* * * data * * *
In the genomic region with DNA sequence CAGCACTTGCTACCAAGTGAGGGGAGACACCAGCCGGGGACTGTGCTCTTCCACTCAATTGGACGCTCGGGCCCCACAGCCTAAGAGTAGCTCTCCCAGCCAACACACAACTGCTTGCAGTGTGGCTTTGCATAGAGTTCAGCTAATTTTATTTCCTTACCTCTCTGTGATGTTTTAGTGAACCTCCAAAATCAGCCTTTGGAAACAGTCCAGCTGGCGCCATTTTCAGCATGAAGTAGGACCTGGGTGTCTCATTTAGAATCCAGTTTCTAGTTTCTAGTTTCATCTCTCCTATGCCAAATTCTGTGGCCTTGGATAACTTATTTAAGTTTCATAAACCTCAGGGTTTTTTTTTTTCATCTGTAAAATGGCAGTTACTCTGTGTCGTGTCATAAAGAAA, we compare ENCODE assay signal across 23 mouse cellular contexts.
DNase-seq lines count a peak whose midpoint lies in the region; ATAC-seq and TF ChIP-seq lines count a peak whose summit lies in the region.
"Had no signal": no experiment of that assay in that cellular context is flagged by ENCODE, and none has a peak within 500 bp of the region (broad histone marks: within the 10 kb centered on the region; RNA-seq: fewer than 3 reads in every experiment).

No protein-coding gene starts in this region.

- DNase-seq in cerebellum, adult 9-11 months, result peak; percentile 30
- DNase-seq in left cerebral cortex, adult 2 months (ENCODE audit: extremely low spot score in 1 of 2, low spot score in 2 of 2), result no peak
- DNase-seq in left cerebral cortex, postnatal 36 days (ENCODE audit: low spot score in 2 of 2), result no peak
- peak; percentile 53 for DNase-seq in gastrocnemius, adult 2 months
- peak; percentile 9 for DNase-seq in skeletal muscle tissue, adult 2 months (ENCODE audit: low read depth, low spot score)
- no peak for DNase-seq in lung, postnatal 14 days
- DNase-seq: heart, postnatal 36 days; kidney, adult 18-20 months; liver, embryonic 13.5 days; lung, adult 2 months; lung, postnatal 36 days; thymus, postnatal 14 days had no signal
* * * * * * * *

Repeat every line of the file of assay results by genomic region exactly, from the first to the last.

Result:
In the genomic region with DNA sequence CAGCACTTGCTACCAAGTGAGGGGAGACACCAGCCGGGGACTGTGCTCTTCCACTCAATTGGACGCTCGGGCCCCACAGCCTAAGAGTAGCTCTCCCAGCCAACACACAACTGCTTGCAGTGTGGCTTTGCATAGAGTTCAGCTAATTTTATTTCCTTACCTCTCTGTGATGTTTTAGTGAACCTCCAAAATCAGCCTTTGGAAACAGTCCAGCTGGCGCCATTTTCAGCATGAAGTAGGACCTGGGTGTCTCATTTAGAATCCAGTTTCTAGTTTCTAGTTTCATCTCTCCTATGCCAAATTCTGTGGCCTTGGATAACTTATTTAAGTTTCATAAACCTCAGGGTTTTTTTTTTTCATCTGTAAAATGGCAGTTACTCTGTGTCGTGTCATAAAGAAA, we compare ENCODE assay signal across 23 mouse cellular contexts.
DNase-seq lines count a peak whose midpoint lies in the region; ATAC-seq and TF ChIP-seq lines count a peak whose summit lies in the region.
"Had no signal": no experiment of that assay in that cellular context is flagged by ENCODE, and none has a peak within 500 bp of the region (broad histone marks: within the 10 kb centered on the region; RNA-seq: fewer than 3 reads in every experiment).

No protein-coding gene starts in this region.

- DNase-seq in cerebellum, adult 9-11 months, result peak; percentile 30
- DNase-seq in left cerebral cortex, adult 2 months (ENCODE audit: extremely low spot score in 1 of 2, low spot score in 2 of 2), result no peak
- DNase-seq in left cerebral cortex, postnatal 36 days (ENCODE audit: low spot score in 2 of 2), result no peak
- peak; percentile 53 for DNase-seq in gastrocnemius, adult 2 months
- peak; percentile 9 for DNase-seq in skeletal muscle tissue, adult 2 months (ENCODE audit: low read depth, low spot score)
- no peak for DNase-seq in lung, postnatal 14 days
- DNase-seq: heart, postnatal 36 days; kidney, adult 18-20 months; liver, embryonic 13.5 days; lung, adult 2 months; lung, postnatal 36 days; thymus, postnatal 14 days had no signal